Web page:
Stone Soup. With Chicken, Cheese, Spices, and Tortilla Chips.
When I was a kid, I had a book called Stone Soup. It was about a hungry traveler who wandered into a village one day, but none of the suspicious villagers would offer him anything to eat. So he somehow found (or brought?) this giant pot, filled it with water, and stuck a stone inside. A curious villager walked by, and asked the traveler what he was doing.
“Why, I’m making stone soup!” he said. “It really is an excellent dish — rich and hearty, but could really be so much better with just a few carrots.”
Intrigued, the villager ran home, grabbed some carrots, and tossed them into the soup.
After that, villager after villager stopped by to learn about the interesting soup, and each one contributed something — plump chicken, fresh herbs, hearty vegetables — to “help” the stone reach its full potential as a primary soup ingredient. At the end, they all enjoyed delicious stone soup together, and the traveler was heralded as some sort of culinary genius.
Of course, I didn’t realize it at the time, but while reading this as a kid, I was learning a valuable lesson about
how to trick people into giving you what you want sharing.
And now that the weather is properly chilly, I couldn’t help but think of stone soup last night as I made Nearly Famous Chicken Tortilla Soup contributed to TastyKitchen.com by Sommer from A Spicy Perspective.
As usual, head on over to her site for much better photography and a printable version of her fantastic recipe.
I only recently started getting into soup. Last year’s post-hard drive crashing discovery of Spicy Tuscan Soup made me realize that soup should be the comfort food of choice come winter.
Aside from the requisite prep work of chopping ingredients, soup requires very little effort with very big rewards.
And this one — This Chicken Tortilla Soup — is definitely no exception.
*All of the following photos are examples of why it’s so important to have natural light with food photography. Unfortunately for you, I’m not willing to cook my dinner at 3 in the afternoon, so you’ll have to deal with my funky light photography.
To make it, you will need:
- 2 Tbsp. olive oil
- 1 small chopped onion
- 2/3 cup chopped fresh cilantro (divided)
- 1 Tbsp minced garlic (yep, I cheated this time and used the pre-minced stuff)
- 1 (14.5 oz) can diced tomatoes (the recipe doesn’t say whether these should be drained, so I drained them.)
- 3/4 Tbsp. ground cumin (Can I please take a moment to say how much I love cumin? It’s my favorite spice.)
- 1/2 Tbsp. chili powder
- 1/4 tsp. cayenne pepper
- 2 whole bay leaves
- 4 cups chicken broth (I used the chicken goop stuff that makes broth when added to boiling water. I hear it’s better than the bouillon cubes, and if you look at the ingredients, I think you’ll agree.)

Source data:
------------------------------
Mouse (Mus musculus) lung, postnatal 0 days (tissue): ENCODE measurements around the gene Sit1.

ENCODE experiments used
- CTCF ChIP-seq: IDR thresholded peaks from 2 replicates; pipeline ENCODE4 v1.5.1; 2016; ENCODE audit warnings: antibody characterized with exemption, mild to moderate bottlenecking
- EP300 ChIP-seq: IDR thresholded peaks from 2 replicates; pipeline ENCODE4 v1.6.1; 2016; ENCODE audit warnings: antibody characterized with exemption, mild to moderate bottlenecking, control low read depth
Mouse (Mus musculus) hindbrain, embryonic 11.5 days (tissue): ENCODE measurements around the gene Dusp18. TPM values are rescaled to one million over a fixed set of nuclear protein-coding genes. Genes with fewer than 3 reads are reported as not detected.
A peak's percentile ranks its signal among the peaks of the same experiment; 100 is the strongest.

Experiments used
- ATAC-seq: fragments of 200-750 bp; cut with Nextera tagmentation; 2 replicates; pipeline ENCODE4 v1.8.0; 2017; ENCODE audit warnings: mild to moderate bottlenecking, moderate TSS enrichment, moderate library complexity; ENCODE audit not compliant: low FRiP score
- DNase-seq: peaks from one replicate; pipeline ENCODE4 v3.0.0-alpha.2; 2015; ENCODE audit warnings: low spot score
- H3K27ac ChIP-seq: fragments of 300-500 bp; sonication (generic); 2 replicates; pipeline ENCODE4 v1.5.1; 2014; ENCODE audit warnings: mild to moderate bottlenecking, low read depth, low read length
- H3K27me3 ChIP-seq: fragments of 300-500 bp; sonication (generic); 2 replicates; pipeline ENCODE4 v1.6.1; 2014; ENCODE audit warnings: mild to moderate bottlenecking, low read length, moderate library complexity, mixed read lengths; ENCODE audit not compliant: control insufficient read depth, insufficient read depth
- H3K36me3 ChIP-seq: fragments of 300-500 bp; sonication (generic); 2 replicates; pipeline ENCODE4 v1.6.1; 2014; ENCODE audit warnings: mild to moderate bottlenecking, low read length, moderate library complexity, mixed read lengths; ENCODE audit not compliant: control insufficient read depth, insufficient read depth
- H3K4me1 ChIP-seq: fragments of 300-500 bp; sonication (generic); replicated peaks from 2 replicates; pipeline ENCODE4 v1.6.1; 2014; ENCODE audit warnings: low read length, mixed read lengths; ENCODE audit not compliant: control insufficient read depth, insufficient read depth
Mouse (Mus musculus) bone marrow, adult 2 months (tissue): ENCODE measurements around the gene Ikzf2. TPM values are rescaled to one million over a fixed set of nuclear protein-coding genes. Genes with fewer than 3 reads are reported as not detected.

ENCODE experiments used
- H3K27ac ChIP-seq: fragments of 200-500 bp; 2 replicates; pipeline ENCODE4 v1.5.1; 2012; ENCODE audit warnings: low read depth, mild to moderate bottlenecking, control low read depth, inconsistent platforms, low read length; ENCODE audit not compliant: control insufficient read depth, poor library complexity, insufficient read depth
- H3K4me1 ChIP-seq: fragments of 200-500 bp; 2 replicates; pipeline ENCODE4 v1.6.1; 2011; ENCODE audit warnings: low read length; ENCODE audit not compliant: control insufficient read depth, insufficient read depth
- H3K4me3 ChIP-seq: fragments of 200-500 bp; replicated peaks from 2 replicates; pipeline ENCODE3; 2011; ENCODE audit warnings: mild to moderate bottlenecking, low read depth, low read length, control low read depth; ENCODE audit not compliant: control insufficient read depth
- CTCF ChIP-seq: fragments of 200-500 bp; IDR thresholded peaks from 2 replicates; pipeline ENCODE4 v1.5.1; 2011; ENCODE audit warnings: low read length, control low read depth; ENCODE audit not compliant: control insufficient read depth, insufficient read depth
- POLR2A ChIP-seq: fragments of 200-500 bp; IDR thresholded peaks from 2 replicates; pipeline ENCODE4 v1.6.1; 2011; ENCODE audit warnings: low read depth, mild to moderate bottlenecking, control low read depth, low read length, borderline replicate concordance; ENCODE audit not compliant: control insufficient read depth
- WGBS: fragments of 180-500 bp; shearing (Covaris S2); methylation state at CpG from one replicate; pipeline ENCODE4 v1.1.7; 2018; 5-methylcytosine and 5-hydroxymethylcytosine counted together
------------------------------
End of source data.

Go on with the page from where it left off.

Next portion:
- 2 large carrots, sliced thin
- 1 can black beans, drained & rinsed (optional — this isn’t part of the recipe, but I added them. Because I’m crazy like that.)
- 1 whole chicken breast, sliced thin (this means both breasteses. If you buy your meat at a meat counter, you can get the whole breast, which is 2 halves attached in the center. If you buy the packaged stuff at the grocery store, what you’re really getting is chicken breast halves. So in that case, use 2.)
- 1 1/2 c. freshly grated Monterrey Jack cheese (divided)
- 3/4 tsp. salt
- 1 c. crushed tortilla chips, plus extra for garnish
- 1 avocado, sliced (for garnish)
1) Heat the 2 Tbsp. of oil in a large pot, then saute the onion and 1/3 cup cilantro and 1 Tbsp. garlic for 3-4 minutes.
2) Add the can of diced tomatoes, 3/4 Tbsp. cumin, 1/2 Tbsp chili powder, 1/4 tsp. cayenne pepper. Stir it around and smell the goodness and let it get nice and hot.
3) Add the 4 cups of chicken broth, then toss in the carrots, bay leaves, and raw sliced chicken breasts. Bring to a boil, then reduce the heat to medium and let the carrots and meat cook for 10-12 minutes. Also, this is where you can add that optional can of rinsed black beans.
4) This is where we get a little crazy. Take out the bay leaves, then stir in half of the Monterrey Jack cheese (or, if you’re like me, grate extra and stir in about a cup of cheese).
Then, crush up a cup of tortilla chips (I find that placing the chips inside a ziploc bag and using a wine bottle to do the crushing works nicely), and toss those into the soup as well.
Spoon it up into a bowl, add some more cheese, sliced avocado (this is a must), and a few more tortilla chips.
Make this today. If you’re really smart, you’ll start with a rock in a pot of water and get your neighbors to do the rest.
But if you decide to do it yourself, I think you’ll find it’s not that hard.